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Committee looks to opt out of school testing plan

Kimberly Jordan kjordan@lebanondemocrat.com • Updated Mar 11, 2014 at 11:45 PM

The Legislative Ad Hoc Committee discussed bills from the latest legislative session at its Tuesday meeting.

Committee Chair Wendell Marlowe said he went through the latest update from March 6 and “checked some of them on the state website just to see what was going on out there.”

The one that caught the most attention from the committee had to do with Common Core and the Partnership for Assessment of Readiness for College and Careers. 

The proposed bill mandates the state Board of Education and Department of Education immediately withdraw from the [PARCC] and Common Core standards.

“I went on the website and pulled up some information about this, and this bill would increase state expenditures by $10 million for 2014-15 and would increase it by $3.9 million in subsequent years,” said Marlowe.

“There’s no way in the world, I don’t think, the state would pull out of PARCC if it’s going to cost that kind of money.”

Committee member Jeff Joines said he has not talked to anyone who was “hung up on PARCC. There’s a lot of folks who like Common Core, but you get PARCC rammed down your throat.

“Here’s the thing that bothers me about all this. It was a mandate from the federal government that says ‘OK, if your going to take this money your going to participate in this program,’ so the state of Tennessee says ‘OK we’re going to take the money.’ Now the state of Tennessee says, ‘we took the money, it was a bad deal and now you’re going to have to pay for it.’ It’s solely on the back of the taxpayers of this county who are going to have to pay for it.”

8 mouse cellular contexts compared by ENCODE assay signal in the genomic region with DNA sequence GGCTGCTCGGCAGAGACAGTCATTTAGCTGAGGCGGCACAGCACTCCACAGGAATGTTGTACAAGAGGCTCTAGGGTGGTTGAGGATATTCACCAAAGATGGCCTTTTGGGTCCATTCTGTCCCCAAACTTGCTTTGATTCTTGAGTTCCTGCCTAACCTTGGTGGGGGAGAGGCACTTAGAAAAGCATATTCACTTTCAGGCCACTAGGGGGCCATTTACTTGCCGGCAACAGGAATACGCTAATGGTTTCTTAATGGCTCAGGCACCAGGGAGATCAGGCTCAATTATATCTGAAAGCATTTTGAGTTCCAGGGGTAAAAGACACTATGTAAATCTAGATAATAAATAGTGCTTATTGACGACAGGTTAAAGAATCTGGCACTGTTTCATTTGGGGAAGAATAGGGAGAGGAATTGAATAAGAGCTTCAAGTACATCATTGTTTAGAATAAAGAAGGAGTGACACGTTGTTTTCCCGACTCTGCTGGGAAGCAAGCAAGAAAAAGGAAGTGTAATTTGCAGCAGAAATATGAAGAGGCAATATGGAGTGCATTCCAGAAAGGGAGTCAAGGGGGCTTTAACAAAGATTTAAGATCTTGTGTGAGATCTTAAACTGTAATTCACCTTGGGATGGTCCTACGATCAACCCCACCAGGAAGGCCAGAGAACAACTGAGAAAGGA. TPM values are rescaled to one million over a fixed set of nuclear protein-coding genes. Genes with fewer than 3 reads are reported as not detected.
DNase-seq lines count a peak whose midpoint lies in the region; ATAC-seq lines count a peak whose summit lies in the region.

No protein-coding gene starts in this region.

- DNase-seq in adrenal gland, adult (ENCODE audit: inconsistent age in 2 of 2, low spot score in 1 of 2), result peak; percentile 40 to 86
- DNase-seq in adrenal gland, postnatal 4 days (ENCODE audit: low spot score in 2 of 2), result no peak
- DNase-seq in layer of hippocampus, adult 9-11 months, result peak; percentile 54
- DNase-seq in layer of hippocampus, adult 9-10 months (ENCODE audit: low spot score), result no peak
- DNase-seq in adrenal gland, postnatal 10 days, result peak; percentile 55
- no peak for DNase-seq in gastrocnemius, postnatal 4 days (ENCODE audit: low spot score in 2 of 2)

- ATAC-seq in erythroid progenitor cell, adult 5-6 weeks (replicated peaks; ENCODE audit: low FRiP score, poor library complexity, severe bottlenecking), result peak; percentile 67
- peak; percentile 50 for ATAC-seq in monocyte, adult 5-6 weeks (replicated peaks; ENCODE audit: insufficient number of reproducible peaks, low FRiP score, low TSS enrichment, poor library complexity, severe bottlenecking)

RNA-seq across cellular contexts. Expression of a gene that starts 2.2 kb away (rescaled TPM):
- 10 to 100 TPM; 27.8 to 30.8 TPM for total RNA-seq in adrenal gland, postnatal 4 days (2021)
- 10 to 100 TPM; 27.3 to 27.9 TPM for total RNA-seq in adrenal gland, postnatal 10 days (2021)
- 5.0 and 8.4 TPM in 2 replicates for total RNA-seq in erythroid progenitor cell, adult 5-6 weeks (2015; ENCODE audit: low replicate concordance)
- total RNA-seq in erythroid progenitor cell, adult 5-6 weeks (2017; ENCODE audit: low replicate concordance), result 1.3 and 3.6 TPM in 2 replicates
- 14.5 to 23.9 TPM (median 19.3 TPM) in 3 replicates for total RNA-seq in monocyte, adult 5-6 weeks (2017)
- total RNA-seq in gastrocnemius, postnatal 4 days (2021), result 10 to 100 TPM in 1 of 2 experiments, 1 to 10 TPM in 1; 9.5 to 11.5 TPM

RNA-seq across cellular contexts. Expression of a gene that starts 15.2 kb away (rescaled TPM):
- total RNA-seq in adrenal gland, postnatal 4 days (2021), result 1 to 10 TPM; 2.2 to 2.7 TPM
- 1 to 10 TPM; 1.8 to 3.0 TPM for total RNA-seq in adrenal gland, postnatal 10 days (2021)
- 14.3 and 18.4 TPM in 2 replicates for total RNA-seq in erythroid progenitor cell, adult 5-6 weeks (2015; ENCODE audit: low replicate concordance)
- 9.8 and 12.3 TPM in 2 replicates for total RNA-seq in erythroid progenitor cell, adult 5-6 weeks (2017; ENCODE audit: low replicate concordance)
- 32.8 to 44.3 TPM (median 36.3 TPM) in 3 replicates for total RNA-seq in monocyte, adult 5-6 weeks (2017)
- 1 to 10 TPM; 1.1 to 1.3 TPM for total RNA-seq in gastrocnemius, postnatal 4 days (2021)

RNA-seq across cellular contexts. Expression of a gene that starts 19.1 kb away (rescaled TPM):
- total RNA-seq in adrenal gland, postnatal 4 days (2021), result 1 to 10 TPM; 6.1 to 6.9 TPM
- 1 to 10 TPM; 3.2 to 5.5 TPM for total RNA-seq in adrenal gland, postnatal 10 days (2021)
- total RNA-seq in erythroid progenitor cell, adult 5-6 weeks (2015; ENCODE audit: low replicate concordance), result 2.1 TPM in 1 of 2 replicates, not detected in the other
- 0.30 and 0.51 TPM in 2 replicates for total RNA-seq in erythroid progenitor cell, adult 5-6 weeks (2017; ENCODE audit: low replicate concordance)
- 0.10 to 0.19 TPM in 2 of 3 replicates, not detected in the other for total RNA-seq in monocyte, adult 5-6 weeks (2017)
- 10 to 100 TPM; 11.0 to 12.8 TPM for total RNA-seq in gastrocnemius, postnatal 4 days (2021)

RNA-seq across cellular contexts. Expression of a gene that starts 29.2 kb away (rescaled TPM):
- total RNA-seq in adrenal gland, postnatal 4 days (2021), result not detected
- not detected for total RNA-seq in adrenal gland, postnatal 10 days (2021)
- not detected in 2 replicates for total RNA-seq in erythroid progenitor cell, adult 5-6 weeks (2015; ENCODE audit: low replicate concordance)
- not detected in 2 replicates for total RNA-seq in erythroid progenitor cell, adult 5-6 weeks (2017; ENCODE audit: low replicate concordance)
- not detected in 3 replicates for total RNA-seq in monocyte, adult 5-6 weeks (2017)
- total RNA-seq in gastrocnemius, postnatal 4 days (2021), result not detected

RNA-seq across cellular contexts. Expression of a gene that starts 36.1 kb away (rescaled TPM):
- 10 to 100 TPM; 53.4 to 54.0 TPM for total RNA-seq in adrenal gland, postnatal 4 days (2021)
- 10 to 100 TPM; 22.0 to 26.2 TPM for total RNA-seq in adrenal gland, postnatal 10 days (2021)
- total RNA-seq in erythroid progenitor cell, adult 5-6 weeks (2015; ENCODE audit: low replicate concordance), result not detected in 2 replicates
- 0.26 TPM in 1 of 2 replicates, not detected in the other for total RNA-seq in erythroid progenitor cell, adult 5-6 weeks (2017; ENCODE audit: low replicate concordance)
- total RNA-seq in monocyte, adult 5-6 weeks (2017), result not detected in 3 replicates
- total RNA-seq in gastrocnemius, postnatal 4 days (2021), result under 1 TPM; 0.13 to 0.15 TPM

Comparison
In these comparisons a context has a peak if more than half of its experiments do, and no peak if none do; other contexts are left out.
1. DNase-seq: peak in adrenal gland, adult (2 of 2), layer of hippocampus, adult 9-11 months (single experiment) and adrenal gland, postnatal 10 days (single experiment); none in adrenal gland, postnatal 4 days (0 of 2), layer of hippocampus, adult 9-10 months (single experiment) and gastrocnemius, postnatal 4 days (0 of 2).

Committee member Eugene Murray said it should be researched and taken to the Wilson County Commission.

“It sounds like it’d be less expensive to send the money back, if we can figure out how much we got, rather than spend $6 million every year for testing. Sounds like something we need to watch and introduce it to the full commission.”

Marlowe said he was going to talk to Wilson County Schools Deputy Director of Finance Mickey Hall to see if they could get together some numbers of just how much money was taken. As a principal, Marlowe said he would love to be able to opt of the PARCC tests.

“If I could get out of PARCC I would be happy. PARCC is the testing side of this, and it’s enormous. It’s time consuming, and I don’t think it’s good for kids. The standards are great, but this testing it’s horrible.”

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